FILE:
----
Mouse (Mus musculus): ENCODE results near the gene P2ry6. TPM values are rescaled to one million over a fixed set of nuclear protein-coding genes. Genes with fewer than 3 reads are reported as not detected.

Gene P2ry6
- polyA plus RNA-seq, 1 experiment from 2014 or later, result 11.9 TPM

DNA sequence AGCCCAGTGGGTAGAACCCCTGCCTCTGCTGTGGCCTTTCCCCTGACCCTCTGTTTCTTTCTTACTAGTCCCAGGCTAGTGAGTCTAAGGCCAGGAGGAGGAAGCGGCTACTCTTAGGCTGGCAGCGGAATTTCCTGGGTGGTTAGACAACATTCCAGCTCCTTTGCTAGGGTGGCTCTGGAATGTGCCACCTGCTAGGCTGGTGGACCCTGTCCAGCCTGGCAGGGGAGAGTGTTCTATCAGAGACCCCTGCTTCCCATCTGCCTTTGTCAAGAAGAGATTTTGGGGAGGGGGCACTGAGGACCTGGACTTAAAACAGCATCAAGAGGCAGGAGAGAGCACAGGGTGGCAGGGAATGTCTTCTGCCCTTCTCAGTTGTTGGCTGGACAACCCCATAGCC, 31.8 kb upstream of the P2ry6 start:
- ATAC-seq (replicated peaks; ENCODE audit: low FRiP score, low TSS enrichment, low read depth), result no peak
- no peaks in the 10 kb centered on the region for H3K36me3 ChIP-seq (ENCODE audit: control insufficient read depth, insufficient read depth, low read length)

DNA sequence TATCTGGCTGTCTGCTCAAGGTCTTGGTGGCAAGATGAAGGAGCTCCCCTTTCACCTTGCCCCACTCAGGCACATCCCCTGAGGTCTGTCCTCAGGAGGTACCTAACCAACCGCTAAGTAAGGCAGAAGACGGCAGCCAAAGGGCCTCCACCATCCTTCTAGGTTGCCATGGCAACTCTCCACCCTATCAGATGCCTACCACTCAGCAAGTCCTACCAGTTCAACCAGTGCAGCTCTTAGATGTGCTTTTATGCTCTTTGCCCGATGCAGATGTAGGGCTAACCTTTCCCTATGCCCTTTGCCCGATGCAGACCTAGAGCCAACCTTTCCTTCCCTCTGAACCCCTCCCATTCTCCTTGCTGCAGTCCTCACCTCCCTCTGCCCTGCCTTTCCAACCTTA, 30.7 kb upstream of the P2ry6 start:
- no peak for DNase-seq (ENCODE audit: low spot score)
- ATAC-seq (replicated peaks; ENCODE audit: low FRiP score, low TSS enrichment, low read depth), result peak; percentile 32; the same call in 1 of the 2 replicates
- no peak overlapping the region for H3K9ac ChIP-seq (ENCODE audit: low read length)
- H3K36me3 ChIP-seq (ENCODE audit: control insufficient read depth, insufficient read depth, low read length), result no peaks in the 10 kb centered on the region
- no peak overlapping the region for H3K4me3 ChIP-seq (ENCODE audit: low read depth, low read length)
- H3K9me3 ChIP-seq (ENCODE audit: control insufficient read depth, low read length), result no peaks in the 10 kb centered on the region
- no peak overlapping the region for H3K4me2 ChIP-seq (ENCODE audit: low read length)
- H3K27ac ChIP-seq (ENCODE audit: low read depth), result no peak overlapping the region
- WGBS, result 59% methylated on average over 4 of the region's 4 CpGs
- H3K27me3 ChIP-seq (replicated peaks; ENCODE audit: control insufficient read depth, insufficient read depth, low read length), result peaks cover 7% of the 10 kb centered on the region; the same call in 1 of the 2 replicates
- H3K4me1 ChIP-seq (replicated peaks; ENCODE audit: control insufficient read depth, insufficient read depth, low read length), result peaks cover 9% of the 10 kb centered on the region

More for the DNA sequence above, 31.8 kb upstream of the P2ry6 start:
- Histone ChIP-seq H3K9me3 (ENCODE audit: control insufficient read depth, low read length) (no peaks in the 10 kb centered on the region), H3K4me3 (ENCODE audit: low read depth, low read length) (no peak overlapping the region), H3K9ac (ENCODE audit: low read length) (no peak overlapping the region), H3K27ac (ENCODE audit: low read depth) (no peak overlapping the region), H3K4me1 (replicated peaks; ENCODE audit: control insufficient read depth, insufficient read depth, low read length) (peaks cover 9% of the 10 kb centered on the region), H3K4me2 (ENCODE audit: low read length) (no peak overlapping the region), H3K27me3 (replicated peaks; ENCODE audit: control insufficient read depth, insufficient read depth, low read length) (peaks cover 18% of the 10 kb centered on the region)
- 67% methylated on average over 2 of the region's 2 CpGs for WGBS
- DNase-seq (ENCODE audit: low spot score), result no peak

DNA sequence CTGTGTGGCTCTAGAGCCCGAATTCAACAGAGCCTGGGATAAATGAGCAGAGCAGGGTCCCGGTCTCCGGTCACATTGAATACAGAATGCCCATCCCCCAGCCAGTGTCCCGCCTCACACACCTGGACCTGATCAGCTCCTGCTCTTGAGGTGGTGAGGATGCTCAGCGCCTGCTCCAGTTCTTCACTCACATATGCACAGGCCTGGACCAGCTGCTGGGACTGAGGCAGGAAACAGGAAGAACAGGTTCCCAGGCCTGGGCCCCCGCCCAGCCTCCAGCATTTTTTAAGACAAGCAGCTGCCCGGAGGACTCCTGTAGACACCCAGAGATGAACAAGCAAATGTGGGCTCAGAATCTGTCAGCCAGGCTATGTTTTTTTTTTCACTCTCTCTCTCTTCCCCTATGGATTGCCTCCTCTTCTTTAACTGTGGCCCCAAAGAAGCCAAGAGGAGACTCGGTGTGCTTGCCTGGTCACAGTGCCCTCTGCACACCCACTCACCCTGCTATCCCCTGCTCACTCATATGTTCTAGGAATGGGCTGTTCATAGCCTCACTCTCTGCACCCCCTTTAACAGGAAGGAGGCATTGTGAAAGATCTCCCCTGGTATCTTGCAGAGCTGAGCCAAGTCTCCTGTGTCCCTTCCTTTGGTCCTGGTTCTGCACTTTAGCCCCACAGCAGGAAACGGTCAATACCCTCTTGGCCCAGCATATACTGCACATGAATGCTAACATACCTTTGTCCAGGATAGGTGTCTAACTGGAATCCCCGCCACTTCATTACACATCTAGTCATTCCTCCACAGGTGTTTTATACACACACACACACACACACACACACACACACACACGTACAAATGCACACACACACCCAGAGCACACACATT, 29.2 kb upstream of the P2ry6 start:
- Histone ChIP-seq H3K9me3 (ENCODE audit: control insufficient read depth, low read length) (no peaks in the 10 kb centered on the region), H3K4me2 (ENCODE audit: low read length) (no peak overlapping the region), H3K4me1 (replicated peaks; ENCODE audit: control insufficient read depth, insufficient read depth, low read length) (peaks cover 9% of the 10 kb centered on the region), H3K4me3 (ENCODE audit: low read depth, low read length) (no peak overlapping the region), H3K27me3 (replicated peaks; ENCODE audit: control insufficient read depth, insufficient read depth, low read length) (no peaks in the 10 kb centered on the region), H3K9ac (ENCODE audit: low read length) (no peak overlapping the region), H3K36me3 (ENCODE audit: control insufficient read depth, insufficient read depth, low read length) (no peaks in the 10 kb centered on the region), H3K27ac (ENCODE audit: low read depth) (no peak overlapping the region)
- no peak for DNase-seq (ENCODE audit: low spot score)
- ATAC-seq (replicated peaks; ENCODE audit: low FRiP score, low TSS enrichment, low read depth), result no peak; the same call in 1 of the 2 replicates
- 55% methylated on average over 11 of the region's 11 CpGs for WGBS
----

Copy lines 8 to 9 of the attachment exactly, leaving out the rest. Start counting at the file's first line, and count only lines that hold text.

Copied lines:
- no peak for DNase-seq (ENCODE audit: low spot score)
- ATAC-seq (replicated peaks; ENCODE audit: low FRiP score, low TSS enrichment, low read depth), result peak; percentile 32; the same call in 1 of the 2 replicates